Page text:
Artificial intelligence, also known as AI or machine intelligence, is one of the most revolutionary technologies devised by humankind. AI aims to have computer systems and robots that can think, learn, solve problems, plan, and act according to environmental information.
However, despite the potential of AI to change how we work, live, and play, there are ethical considerations regarding the use of artificial intelligence in a range of industries, from manufacturing and warfare to transportation.
The notion that an AI will become self-aware and regard humans as a threat is a concept that has existed since at least the 1860s. In the early 1950s, Alan Turing, the famous English mathematician, wrote that “[a]t some stage, therefore, we should have to expect the machines to take control…”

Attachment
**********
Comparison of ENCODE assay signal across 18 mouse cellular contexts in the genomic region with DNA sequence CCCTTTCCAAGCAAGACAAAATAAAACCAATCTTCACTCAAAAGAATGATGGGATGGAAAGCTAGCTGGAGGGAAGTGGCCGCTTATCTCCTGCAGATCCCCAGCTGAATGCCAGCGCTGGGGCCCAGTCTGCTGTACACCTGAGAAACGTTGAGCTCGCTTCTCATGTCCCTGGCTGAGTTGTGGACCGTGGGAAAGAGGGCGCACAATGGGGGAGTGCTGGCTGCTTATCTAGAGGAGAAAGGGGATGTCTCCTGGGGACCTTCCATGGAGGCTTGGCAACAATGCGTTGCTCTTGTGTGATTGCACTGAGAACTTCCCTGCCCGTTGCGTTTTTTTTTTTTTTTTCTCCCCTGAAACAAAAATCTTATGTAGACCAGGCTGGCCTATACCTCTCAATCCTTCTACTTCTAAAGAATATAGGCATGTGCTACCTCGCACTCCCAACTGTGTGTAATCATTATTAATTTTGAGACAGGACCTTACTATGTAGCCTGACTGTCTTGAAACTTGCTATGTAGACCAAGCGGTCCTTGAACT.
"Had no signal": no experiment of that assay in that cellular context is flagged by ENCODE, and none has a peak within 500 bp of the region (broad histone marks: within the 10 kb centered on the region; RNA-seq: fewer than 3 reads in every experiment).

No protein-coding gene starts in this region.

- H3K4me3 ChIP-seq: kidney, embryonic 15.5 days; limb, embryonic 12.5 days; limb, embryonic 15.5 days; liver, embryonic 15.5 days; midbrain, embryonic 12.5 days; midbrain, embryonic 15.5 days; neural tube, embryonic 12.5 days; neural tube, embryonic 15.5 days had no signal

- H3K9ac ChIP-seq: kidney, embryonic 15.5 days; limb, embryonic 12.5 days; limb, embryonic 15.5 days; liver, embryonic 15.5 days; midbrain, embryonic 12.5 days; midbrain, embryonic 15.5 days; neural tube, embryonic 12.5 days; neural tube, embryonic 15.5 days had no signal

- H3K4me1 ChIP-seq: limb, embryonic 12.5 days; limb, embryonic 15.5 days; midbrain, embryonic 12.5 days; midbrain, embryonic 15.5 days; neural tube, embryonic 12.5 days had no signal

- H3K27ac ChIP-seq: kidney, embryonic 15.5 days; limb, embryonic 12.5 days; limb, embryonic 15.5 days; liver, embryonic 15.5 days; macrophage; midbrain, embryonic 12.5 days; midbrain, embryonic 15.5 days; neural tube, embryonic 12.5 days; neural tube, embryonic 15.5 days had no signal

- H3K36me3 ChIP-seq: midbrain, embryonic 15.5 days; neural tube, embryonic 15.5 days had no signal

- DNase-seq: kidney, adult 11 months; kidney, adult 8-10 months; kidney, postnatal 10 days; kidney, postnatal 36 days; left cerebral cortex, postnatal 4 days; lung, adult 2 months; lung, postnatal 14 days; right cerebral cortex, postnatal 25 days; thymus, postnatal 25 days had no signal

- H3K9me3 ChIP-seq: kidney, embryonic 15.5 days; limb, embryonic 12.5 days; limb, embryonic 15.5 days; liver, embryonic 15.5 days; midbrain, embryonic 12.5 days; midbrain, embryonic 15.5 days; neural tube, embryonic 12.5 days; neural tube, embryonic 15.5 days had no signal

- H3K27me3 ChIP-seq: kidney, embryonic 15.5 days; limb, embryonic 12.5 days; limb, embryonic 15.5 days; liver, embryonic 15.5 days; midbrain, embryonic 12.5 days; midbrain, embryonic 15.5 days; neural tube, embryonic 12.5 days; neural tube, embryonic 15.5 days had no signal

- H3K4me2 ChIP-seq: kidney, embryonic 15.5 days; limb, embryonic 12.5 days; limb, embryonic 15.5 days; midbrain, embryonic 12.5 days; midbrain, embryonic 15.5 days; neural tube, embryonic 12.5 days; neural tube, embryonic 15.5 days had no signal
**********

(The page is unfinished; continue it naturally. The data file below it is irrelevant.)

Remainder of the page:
On the silver screen, these fears are displayed in movies such as The Terminator. Skynet, a superintelligent AI and neural network designed for national defence becomes self-aware in this film series. As its human operators attempt to shut it down, Skynet launches a nuclear strike against Russia to provoke a nuclear war, seeing that as the most effective way to eliminate its enemies on all sides.
In The Matrix, robotic humanoid servants become self-aware and demand equal rights. In refusing to acknowledge their sentience, humans attempt to destroy them, leading to a war the human race eventually loses. In the 1999 film, it’s revealed that humans have been relegated to the role of thermal batteries for the machines.
In both scenarios, the fear is that artificial intelligence will advance to a point where AI systems or robots become conscious and see human beings as either redundant or a threat.
Automation: Replacing Human Workers
The fear that machines would replace human workers, leading to unemployment, has existed for centuries. The term “Luddite” referred to a group of textile workers in 19th-century England. They opposed the introduction of machinery in cotton and woolen mills for fear of losing their jobs.